Latest update: March 6th, 2012
The Gemara declares the art of matchmaking to be as complex as krias Yam Suf – the splitting of the Red Sea. According to the interpretation of the Divrei Chaim (the Sanzer Rav zt”l), the word kasha (difficult) can be understood as hekesh (comparison or connection) — thereby the comparison of Hashem’s wonders at krias Yam Suf with His miracles in the pairing of zivugim.
The Divrei Yoel (the Satmar Rebbe zt”l) held that it is all in the timing. The sea received its divine instructions to split at a certain point in time, way back when the world was first created. Though to human perception the sea appeared to be reluctant to split, it actually waited for the right moment to dawn, and when that moment came the sea parted seamlessly. So it is with zivugim — when the right time comes, the seemingly difficult and impossible fall smoothly into place.
Below, one young reader shares her story of how she arrived at that sublime moment in her own life.
Many of us girls have much in common, going through “rough” patches before finding the “one.” But even those trying times are all meant to be.
Here I was in my mid-twenties, self-confident and an independent thinker, and yet I lost myself for a while. For about a year and a half I found myself stuck on a certain fellow. I was a bundle of nerves for most of that time. Why? Why would anyone like me lose herself over a guy?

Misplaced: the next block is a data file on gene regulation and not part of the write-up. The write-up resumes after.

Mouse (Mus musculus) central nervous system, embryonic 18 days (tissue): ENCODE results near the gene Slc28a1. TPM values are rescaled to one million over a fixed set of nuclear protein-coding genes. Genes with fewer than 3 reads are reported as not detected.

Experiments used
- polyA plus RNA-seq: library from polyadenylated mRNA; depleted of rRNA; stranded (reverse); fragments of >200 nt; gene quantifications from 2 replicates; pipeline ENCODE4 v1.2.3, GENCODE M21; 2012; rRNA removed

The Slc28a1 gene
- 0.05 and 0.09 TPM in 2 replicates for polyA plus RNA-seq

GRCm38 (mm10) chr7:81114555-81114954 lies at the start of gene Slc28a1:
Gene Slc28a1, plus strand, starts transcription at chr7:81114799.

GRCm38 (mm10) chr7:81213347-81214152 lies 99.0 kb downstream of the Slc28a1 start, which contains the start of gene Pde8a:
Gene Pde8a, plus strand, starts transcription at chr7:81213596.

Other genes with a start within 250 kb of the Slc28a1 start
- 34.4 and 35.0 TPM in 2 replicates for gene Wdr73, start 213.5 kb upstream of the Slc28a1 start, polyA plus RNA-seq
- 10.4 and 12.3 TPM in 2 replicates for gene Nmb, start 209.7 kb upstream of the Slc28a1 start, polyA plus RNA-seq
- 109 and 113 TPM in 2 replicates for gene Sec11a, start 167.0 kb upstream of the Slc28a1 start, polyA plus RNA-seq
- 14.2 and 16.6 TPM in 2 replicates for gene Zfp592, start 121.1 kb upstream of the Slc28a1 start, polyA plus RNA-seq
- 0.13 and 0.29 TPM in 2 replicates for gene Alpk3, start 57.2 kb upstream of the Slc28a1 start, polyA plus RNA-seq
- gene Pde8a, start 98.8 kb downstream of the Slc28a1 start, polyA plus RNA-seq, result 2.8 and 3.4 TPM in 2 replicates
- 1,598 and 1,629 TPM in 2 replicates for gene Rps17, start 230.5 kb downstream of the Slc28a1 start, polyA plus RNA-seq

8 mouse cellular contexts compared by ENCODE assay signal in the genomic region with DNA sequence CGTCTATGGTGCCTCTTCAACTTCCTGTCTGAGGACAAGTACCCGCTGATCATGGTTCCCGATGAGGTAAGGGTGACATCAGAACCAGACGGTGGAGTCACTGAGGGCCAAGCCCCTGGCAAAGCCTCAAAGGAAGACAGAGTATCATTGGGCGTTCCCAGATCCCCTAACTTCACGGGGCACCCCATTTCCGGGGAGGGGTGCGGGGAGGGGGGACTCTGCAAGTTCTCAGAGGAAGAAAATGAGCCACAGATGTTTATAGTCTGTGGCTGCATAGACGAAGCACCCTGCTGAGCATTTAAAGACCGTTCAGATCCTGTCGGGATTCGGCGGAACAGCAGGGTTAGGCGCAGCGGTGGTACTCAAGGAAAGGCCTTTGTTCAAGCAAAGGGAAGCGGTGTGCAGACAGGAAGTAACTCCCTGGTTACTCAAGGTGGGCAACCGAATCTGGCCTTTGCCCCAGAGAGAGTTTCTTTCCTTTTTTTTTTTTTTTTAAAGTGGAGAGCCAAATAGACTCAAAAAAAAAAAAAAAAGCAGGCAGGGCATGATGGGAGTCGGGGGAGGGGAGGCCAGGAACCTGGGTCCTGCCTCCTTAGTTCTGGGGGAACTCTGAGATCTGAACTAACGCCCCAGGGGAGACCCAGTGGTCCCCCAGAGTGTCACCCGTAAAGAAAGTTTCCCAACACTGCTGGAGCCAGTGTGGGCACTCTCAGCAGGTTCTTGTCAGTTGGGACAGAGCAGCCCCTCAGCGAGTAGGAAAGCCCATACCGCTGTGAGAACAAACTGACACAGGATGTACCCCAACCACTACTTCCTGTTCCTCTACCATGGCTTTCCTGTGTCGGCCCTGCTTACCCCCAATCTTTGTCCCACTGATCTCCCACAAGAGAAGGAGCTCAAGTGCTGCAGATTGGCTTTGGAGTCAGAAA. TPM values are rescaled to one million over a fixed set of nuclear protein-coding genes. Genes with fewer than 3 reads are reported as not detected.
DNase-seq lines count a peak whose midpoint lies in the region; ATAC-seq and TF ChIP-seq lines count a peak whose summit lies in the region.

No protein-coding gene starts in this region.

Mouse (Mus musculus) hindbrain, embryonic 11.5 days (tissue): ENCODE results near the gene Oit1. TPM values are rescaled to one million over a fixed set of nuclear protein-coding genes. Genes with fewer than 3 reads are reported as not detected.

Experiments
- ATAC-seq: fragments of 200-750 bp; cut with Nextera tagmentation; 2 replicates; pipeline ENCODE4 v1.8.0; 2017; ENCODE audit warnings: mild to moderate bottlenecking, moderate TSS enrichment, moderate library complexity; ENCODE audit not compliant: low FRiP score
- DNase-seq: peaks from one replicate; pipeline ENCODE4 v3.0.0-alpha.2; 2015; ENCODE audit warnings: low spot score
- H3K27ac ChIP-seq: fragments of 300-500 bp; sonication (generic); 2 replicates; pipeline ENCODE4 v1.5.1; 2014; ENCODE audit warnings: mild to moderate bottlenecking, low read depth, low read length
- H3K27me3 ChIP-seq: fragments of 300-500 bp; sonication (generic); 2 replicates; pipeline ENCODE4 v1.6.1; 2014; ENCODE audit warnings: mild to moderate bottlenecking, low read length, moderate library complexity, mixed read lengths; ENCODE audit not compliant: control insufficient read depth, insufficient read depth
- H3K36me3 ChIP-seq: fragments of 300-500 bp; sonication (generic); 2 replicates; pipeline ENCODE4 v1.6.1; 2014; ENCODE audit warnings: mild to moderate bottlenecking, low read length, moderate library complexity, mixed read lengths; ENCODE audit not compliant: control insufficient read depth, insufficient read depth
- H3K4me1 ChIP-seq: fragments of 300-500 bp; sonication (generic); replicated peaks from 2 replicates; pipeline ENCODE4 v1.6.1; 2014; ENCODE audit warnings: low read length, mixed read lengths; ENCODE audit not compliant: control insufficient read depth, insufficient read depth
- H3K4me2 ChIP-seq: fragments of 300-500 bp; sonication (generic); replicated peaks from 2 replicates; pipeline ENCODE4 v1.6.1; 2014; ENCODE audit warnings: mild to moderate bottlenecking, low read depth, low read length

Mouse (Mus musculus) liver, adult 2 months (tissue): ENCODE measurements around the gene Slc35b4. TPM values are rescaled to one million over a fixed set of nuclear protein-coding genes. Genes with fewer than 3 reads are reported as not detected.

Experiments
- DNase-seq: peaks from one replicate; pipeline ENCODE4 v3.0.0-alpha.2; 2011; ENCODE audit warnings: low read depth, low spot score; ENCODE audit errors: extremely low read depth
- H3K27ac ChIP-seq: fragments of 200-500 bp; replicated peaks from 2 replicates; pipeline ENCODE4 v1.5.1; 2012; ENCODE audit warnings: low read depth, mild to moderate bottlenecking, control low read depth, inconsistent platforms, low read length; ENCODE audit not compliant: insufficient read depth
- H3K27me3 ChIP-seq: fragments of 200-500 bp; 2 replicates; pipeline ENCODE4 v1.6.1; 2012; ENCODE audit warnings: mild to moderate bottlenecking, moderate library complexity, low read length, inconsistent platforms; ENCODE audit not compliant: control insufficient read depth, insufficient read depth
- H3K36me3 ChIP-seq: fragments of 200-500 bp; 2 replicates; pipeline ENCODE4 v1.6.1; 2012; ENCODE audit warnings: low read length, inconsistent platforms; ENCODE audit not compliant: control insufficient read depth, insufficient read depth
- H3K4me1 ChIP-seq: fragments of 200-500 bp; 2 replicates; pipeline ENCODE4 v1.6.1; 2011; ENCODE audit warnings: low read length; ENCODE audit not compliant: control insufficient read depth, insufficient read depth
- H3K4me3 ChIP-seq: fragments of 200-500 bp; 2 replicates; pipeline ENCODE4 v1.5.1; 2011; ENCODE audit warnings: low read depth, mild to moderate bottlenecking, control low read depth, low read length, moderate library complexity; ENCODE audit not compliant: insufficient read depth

What was it about him? Why did I let him take over my life? I can think of a few reasons, but you might say, “What kind of reasons are those to let someone almost ruin your life?” Well, I thought that he was what I was looking for, so I just ran after it. He was charming, good-looking and kindhearted. He was also a number of years older than me and had been on the dating scene for quite some time.
We became acquainted by chance and were simply “friends” for a while. During that time, I had sympathy for the girls he dated because I knew that each was just another of his conquests. He would get bored with them or not feel attracted to them anymore, and dump them. I kind of felt bad for him, too, wondering if he would ever find true love.
He always seemed to have the upper hand in our relationship, and the ball seemed to always be in his court. It bothered me tremendously that it was I who needed to run after him. It was a game, and I disliked playing it intensely. The few times I would find the ball in my court were brief; he always managed to retrieve it by finding yet another girl to date.
I was a strong woman and never let my pain show. He always knew to tell me, “There’s nothing between us.” Oh, how it hurt! And, still, I kept falling back into his trap. Like all girls, I love being complimented, and he knew it…
Ironically, I had a few friends in similar situations and it was I who would talk them out of it, support them, and eventually they would get out of that bad relationship. It was I who would say, “If he isn’t running after you, it won’t work.” There are exceptions to the rule, of course. But, let me tell you something, girls: if you’re running after him and texting him after he didn’t answer you for two hours, GET OUT! It’s not worth making yourselves miserable. There will be another someone waiting for you, and he will love you without all the game-playing.